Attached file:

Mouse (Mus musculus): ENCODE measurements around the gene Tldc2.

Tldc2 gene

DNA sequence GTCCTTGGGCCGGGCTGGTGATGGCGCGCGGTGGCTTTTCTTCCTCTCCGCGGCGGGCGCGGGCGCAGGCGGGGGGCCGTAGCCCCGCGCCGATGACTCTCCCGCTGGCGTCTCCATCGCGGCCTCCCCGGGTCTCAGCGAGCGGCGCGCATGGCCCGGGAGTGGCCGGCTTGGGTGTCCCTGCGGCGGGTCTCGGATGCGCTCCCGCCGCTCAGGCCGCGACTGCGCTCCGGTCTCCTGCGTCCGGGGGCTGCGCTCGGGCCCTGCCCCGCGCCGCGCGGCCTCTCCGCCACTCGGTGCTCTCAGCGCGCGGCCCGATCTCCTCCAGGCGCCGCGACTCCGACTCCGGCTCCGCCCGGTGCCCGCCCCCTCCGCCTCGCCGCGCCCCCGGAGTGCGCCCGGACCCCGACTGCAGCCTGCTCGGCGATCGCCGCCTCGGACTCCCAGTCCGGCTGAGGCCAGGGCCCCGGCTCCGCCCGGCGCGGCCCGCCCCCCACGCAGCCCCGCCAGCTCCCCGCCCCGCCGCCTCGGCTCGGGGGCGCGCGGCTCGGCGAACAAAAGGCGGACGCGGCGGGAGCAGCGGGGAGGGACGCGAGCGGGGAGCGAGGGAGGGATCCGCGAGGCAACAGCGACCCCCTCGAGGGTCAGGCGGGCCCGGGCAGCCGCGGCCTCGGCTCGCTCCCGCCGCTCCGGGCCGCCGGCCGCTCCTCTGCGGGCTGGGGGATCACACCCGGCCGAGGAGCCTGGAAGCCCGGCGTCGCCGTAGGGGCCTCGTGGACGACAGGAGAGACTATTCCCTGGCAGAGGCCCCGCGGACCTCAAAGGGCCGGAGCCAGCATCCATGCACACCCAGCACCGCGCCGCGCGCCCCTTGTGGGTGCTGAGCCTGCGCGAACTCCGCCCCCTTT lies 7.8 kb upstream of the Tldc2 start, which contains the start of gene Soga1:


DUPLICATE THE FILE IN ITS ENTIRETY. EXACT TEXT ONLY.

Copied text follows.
Mouse (Mus musculus): ENCODE measurements around the gene Tldc2.

Tldc2 gene

DNA sequence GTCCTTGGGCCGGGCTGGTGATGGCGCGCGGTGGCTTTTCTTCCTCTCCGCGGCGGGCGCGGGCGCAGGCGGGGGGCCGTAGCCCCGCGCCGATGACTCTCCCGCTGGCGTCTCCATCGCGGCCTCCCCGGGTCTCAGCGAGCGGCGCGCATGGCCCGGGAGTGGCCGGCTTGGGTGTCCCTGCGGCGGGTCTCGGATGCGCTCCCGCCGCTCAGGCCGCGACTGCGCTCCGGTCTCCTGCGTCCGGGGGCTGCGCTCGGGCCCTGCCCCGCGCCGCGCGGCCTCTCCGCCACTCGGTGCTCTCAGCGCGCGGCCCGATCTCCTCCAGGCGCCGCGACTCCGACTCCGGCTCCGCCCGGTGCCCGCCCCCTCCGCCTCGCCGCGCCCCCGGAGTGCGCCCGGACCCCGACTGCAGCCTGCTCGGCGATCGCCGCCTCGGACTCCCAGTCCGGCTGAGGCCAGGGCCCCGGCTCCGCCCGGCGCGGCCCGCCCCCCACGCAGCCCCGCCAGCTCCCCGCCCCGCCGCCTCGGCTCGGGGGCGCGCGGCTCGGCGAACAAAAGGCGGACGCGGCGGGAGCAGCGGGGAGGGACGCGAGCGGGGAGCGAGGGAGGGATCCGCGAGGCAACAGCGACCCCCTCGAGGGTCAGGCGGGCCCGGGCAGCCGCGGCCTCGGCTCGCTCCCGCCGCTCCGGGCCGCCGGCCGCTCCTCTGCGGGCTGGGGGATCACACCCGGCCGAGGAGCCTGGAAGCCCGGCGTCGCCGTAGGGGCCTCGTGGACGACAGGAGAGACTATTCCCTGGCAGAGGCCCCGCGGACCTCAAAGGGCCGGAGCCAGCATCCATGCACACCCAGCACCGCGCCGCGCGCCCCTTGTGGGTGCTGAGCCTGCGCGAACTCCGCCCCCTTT lies 7.8 kb upstream of the Tldc2 start, which contains the start of gene Soga1: